Peer education “involves sharing of information in small groups or one to one by a peer matched either demographically or through risky behavior to the target population.”[5] The theoretical basis of peer education method can primarily be derived from behavioral theories relating to health, theory of participatory education, Information, Motivation, Behavioral skills, and Resources model and developmental theory.

A Stop Smoking in Schools Trial (ASSIST) program assessed the effectiveness of a peer-led intervention that aimed to prevent smoking uptake in secondary schools. The study has shown that the ASSIST training program was effective in the achievement of a sustained reduction in uptake of regular smoking in adolescents for 2 years after its delivery. Furthermore, it was well received by both students and school staff.[6] Further, the multilevel modeling showed a 22% reduction (odds ratio: 0.78 [95% confidence interval (CI): 0.64–0.96]) in the odds of being a regular smoker in an intervention school compared with a control school, with the 95% of CIs not including a null effect.[6] Pooled results from 10 randomized controlled trials (RCTs) that used experimental smoking as the main outcome also found that peer education interventions could be marginally effective in preventing smoking uptake.[7] Resnicow et al., reported that the programs based on peer training model produced a net change of 6% in the smoking habit relative to the 3% change brought about by other models (harm minimization, and life skills training) among the South African high school students.[8] Prince compared a six-session peer-led smoking intervention program for high school youth to the same program led by the adults. Self-efficacy was measured post — and follow-up.[9] The significant reduction in a number of cigarettes smoked was found in both peer — and adult-led groups when compared to the control group. Furthermore, there was a continuous reduction in smoking both treatment groups at the 1-month follow-up measure.

Although the peer education has proven efficacy one must consider relevant factors before its implementation. These include selection, training, supervision, type of intervention, and the relationship between peer educators and peer educated. It is important to have the right environment and motivated peer educators for successful implementation.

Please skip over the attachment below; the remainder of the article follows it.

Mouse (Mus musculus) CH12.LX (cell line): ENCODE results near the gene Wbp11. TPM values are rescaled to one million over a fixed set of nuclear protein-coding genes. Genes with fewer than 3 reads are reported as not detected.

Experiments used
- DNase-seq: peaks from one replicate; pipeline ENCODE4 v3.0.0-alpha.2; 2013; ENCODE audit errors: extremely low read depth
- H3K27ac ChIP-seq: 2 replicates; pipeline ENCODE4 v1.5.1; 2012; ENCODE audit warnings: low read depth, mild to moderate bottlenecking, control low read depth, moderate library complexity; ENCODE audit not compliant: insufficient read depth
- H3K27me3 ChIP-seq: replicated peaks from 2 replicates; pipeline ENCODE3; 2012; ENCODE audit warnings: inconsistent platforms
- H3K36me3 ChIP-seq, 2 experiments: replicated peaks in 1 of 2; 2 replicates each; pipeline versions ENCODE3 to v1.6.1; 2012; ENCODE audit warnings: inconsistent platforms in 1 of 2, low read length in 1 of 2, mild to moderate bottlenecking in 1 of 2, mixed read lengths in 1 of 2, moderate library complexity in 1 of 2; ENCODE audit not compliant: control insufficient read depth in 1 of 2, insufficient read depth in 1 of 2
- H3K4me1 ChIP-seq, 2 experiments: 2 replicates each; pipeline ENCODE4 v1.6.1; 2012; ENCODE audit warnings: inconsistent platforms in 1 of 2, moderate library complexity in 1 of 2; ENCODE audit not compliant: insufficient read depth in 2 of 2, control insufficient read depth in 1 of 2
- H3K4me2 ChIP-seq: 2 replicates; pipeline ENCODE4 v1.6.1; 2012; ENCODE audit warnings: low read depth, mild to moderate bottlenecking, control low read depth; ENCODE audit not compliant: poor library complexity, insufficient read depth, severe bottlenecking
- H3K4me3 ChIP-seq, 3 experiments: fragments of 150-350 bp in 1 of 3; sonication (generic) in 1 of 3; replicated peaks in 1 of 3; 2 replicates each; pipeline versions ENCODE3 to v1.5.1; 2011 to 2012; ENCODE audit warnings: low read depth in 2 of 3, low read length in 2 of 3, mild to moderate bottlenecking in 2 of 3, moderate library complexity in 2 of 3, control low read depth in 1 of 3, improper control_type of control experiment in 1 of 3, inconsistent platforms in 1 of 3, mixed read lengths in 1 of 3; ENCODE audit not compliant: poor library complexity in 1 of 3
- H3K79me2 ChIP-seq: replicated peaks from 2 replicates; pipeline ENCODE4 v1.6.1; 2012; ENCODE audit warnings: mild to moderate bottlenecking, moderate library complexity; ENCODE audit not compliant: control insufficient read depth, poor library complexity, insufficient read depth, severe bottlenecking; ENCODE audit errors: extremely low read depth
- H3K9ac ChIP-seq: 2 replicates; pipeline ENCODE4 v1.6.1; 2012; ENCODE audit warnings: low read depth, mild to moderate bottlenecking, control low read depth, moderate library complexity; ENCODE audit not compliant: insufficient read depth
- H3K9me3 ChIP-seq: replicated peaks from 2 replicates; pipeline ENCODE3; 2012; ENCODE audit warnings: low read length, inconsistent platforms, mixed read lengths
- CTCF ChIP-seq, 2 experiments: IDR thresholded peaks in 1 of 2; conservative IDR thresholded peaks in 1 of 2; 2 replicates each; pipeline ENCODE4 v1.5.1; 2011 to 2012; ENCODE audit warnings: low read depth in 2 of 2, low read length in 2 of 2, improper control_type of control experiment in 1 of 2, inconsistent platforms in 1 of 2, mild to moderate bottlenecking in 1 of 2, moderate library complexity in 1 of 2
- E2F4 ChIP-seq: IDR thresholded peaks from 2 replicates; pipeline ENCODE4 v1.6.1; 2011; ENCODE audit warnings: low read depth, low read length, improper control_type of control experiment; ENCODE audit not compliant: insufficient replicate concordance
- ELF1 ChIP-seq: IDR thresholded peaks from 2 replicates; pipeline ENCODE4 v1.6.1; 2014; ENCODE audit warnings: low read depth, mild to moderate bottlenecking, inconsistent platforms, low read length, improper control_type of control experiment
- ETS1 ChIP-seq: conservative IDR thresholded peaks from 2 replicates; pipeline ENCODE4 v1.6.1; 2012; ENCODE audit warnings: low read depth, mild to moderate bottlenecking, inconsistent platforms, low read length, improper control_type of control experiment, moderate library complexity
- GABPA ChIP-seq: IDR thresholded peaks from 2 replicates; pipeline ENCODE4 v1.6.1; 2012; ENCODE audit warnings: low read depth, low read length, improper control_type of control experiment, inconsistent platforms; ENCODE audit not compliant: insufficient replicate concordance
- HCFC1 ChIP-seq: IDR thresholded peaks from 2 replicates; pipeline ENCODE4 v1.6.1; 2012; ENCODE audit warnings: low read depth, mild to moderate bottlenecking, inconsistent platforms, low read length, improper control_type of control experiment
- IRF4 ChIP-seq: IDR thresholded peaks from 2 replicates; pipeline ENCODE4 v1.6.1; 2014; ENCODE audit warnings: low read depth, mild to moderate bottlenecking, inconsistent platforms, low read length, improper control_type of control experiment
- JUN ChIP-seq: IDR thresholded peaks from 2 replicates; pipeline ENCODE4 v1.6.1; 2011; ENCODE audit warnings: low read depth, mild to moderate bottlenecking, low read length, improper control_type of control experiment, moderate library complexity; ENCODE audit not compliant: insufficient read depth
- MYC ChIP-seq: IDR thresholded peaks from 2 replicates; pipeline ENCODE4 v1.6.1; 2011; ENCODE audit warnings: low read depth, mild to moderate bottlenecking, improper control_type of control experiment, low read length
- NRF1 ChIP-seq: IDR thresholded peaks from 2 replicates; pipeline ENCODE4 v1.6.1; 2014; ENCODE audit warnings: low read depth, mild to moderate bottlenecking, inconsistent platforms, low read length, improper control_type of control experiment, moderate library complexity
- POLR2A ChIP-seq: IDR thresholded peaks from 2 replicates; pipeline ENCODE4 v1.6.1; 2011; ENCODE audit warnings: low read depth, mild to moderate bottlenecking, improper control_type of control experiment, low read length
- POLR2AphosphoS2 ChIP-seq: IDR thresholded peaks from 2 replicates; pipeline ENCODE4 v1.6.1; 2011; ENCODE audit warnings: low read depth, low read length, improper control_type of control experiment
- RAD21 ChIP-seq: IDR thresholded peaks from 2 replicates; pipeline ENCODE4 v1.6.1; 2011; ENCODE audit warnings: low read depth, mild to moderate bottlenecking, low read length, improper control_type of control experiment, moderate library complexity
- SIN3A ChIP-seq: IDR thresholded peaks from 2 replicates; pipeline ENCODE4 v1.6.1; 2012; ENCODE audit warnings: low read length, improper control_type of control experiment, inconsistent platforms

Theatre in health promotion

For health promotion, the theater is an effective platform to create awareness and disseminate messages related to good health. The theater provides an interesting strategy as the audience is whole heartedly involved and encouraging the actor. The actor, who is integral to the dramatic narrative, explores the chosen topic as a relationship between facts and fiction.[10] The theater method premised upon the drama theories and social cognitive theory, which recognizes the human behavior as an interaction between the individual aspects, behavior, and the context.[11]

Thrush et al., in their study divided 24 primary schools into 3 groups, a theater in education intervention group, a school smoking policy intervention group and a control group. The results showed that there was a weak positive effect on the boys but none of the girls in the intervention group.[12] The theater production 2 Smart 2 Smoke and accompanying activities showed a significant impact on psychosocial risk factors for smoking among students in grades 1–3 and grades 4–6. The percentage of students who told that they would “never smoke a cigarette” increased by 10% following play intervention.[13]

While theater could possibly be a vehicle for long-term change, it still remains to be seen if the positive results can be elicited for those concentrating on promotion of nonsmoking habit. It is important that the content is assessed on a professional level, and the intervention be made as scientific as possible.

Media advocacy

Media advocacy is to frame an issue well and advocate that issue using the media as a platform. Information is disseminated through the media with a view to alter public mind or change their views.[14] Media advocacy needs to be based on the solid principles of planning. Media advocacy planning used “GOTME” approach: Goal, objective, target, message, and evaluation.[14]

Media advocacy was used in many health promotion interventions and it is particularly concerned with significant environmental and policy change. The Project Tobacco Reduction Using Effective Strategies and Teamwork involved the media advocacy and the retailer were rewarded with positive newspaper coverage for compiling the underage laws for selling tobacco products, whereas those who did not were “named and shamed.”[15] The impact of the project was significant on smoking prevention. Niederdeppe et al., assessed the impact of media advocacy activities on news coverage, policy changes, and reductions in youth smoking implemented by the Florida Tobacco Control Program. They demonstrated a significant decrease in volume of program-related news coverage after the onset of media advocacy initiatives, but the ratio of coverage about students working against tobacco relative to other topics increased. Because of news coverage, there was a passage of tobacco product placement ordinances in Florida counties, but these ordinances did not significantly reduce the prevalence of smoking among the youth.[16]

Media advocacy can be looked at as a tool in the broader policy implementation. It can help provide a platform to raise policy related issues. Further studies to see its effectiveness needs to be done. The use of media as an advocacy tool must be conceived and developed only in the context of other approaches such as community organizing, coalition building, and policy advocacy.

Community mobilization

Community mobilization is aimed at inducing a change of normal social norms from the utility of various intricate interventions to help raise awareness of community participants. It is brought about by teamwork, educational entertainment and the participation of other members, and groups and associations to help inspire revolutionize a change. Community mobilization is based on 3 key concepts: Social capital, empowerment, and social change.[17]